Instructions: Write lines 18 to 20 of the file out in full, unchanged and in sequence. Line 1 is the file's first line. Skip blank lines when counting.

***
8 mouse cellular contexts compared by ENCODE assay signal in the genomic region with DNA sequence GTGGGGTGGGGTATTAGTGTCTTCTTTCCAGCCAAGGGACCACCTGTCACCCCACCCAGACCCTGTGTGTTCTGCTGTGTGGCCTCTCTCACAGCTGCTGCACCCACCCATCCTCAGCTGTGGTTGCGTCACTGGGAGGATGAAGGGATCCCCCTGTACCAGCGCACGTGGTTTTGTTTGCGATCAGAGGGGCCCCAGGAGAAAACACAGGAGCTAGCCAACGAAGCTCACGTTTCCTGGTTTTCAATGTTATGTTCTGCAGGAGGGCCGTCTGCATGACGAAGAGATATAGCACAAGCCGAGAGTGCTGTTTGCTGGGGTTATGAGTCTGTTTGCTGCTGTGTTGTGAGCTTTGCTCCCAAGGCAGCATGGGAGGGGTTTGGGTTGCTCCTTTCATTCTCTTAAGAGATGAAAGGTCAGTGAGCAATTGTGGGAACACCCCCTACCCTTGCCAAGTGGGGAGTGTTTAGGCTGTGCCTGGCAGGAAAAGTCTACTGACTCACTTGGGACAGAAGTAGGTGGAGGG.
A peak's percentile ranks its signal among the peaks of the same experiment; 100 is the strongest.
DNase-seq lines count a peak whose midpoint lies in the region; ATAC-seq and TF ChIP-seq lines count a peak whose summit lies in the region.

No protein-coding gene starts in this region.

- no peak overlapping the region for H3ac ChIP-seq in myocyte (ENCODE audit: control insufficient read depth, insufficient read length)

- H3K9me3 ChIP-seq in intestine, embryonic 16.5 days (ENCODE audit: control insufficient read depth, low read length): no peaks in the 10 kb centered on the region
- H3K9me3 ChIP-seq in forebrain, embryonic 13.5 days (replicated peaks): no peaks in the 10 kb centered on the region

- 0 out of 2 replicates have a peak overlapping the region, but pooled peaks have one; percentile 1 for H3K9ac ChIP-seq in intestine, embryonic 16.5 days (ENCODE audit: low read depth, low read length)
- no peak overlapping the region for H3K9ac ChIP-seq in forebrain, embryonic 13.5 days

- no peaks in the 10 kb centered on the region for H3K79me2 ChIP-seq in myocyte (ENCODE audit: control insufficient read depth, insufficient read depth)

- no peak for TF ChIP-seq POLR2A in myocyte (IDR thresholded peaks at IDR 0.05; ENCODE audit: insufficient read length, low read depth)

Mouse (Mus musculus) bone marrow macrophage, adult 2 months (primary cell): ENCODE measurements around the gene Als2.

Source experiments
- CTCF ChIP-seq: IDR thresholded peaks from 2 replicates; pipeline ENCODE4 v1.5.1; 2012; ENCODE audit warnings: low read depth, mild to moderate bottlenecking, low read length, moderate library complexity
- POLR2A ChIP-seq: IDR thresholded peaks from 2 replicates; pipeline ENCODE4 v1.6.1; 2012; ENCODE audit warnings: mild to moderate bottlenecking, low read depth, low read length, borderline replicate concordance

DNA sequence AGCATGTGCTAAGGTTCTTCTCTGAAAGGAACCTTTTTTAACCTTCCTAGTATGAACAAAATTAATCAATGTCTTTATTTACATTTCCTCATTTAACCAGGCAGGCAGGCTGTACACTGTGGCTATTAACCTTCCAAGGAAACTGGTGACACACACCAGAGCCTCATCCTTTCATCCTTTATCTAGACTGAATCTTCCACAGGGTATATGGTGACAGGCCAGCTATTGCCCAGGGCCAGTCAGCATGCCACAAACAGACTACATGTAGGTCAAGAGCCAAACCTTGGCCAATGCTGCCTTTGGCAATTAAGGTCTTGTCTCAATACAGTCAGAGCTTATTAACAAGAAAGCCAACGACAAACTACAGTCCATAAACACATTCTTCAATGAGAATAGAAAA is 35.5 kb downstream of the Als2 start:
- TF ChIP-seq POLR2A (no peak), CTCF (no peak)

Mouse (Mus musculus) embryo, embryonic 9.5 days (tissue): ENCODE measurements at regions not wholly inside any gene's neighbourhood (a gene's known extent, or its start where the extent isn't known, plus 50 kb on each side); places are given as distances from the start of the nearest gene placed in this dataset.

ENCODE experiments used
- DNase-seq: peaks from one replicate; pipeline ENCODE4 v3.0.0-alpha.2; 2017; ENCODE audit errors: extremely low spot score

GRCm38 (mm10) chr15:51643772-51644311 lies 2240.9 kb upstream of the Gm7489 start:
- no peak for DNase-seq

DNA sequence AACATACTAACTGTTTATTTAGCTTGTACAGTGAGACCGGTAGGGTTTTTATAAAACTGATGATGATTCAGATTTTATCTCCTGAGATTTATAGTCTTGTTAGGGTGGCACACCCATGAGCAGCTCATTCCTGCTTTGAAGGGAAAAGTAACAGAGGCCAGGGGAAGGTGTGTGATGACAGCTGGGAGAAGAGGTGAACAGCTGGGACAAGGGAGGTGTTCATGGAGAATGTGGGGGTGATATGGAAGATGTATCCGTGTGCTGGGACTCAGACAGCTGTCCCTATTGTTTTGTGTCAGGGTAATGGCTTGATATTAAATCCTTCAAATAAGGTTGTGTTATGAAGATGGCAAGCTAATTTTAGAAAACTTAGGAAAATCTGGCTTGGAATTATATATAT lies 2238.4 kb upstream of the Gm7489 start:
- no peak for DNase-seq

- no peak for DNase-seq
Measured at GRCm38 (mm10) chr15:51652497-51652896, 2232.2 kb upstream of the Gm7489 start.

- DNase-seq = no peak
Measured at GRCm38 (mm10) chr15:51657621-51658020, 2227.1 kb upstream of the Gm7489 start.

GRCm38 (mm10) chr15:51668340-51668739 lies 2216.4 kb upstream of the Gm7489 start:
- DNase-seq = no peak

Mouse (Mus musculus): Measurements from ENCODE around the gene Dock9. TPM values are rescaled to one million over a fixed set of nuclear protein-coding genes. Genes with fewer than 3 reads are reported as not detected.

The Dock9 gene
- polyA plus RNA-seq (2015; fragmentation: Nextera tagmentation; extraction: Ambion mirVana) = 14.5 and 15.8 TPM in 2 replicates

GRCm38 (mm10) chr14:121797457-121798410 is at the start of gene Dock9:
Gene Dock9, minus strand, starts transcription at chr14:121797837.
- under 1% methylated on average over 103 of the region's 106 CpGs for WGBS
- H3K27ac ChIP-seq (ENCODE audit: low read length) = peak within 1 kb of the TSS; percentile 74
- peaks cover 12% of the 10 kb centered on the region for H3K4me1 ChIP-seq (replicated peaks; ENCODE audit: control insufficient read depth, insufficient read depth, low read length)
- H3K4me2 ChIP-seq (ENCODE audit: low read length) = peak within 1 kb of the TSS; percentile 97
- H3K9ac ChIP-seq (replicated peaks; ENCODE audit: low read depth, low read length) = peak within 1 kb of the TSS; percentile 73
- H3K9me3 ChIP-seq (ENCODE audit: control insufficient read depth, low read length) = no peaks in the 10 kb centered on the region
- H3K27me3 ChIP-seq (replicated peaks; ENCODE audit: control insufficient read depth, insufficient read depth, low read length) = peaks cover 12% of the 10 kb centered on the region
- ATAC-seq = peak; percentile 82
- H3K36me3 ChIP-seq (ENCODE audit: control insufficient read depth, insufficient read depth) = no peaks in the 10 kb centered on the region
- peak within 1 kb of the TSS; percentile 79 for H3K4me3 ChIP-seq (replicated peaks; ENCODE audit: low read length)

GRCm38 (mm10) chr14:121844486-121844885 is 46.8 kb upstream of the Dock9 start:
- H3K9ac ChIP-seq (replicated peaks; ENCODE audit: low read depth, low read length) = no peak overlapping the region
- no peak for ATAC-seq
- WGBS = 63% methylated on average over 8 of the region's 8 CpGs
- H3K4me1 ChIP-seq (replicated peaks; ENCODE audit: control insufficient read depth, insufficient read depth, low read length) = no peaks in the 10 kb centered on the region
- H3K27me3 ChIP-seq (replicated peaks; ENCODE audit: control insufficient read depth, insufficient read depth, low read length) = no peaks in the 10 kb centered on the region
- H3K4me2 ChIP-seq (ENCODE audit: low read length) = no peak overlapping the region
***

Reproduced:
Mouse (Mus musculus) embryo, embryonic 9.5 days (tissue): ENCODE measurements at regions not wholly inside any gene's neighbourhood (a gene's known extent, or its start where the extent isn't known, plus 50 kb on each side); places are given as distances from the start of the nearest gene placed in this dataset.

ENCODE experiments used
- DNase-seq: peaks from one replicate; pipeline ENCODE4 v3.0.0-alpha.2; 2017; ENCODE audit errors: extremely low spot score